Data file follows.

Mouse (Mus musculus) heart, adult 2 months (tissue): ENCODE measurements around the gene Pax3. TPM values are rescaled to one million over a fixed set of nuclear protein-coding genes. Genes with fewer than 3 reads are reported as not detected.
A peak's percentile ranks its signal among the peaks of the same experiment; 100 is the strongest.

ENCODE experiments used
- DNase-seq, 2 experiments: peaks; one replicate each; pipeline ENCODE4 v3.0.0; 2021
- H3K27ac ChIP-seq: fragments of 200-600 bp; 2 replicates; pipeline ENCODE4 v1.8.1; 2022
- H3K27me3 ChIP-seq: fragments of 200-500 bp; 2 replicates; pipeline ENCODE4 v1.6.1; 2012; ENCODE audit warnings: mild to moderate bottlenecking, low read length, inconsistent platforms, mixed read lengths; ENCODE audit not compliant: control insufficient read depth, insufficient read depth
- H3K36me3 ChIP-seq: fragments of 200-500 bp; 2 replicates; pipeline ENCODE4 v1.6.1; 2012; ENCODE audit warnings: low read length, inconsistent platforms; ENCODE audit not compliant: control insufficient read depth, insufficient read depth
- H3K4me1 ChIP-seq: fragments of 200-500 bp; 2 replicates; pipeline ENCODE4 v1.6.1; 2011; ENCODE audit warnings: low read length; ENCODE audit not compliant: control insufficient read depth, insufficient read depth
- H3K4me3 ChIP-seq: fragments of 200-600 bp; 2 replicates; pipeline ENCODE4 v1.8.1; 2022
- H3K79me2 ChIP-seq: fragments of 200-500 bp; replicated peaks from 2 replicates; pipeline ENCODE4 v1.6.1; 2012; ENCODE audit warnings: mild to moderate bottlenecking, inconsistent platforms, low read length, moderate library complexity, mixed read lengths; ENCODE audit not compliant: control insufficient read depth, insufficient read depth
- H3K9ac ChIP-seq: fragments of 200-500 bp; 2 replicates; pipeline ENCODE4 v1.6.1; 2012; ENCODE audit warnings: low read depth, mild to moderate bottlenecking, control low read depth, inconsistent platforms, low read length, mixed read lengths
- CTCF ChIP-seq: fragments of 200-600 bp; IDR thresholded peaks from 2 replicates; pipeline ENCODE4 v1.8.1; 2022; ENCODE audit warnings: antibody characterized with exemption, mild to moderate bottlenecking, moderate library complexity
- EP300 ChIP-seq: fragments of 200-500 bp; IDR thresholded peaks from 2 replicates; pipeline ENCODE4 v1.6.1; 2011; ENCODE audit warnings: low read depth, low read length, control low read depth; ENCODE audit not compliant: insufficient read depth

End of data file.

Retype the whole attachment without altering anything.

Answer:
Mouse (Mus musculus) heart, adult 2 months (tissue): ENCODE measurements around the gene Pax3. TPM values are rescaled to one million over a fixed set of nuclear protein-coding genes. Genes with fewer than 3 reads are reported as not detected.
A peak's percentile ranks its signal among the peaks of the same experiment; 100 is the strongest.

ENCODE experiments used
- DNase-seq, 2 experiments: peaks; one replicate each; pipeline ENCODE4 v3.0.0; 2021
- H3K27ac ChIP-seq: fragments of 200-600 bp; 2 replicates; pipeline ENCODE4 v1.8.1; 2022
- H3K27me3 ChIP-seq: fragments of 200-500 bp; 2 replicates; pipeline ENCODE4 v1.6.1; 2012; ENCODE audit warnings: mild to moderate bottlenecking, low read length, inconsistent platforms, mixed read lengths; ENCODE audit not compliant: control insufficient read depth, insufficient read depth
- H3K36me3 ChIP-seq: fragments of 200-500 bp; 2 replicates; pipeline ENCODE4 v1.6.1; 2012; ENCODE audit warnings: low read length, inconsistent platforms; ENCODE audit not compliant: control insufficient read depth, insufficient read depth
- H3K4me1 ChIP-seq: fragments of 200-500 bp; 2 replicates; pipeline ENCODE4 v1.6.1; 2011; ENCODE audit warnings: low read length; ENCODE audit not compliant: control insufficient read depth, insufficient read depth
- H3K4me3 ChIP-seq: fragments of 200-600 bp; 2 replicates; pipeline ENCODE4 v1.8.1; 2022
- H3K79me2 ChIP-seq: fragments of 200-500 bp; replicated peaks from 2 replicates; pipeline ENCODE4 v1.6.1; 2012; ENCODE audit warnings: mild to moderate bottlenecking, inconsistent platforms, low read length, moderate library complexity, mixed read lengths; ENCODE audit not compliant: control insufficient read depth, insufficient read depth
- H3K9ac ChIP-seq: fragments of 200-500 bp; 2 replicates; pipeline ENCODE4 v1.6.1; 2012; ENCODE audit warnings: low read depth, mild to moderate bottlenecking, control low read depth, inconsistent platforms, low read length, mixed read lengths
- CTCF ChIP-seq: fragments of 200-600 bp; IDR thresholded peaks from 2 replicates; pipeline ENCODE4 v1.8.1; 2022; ENCODE audit warnings: antibody characterized with exemption, mild to moderate bottlenecking, moderate library complexity
- EP300 ChIP-seq: fragments of 200-500 bp; IDR thresholded peaks from 2 replicates; pipeline ENCODE4 v1.6.1; 2011; ENCODE audit warnings: low read depth, low read length, control low read depth; ENCODE audit not compliant: insufficient read depth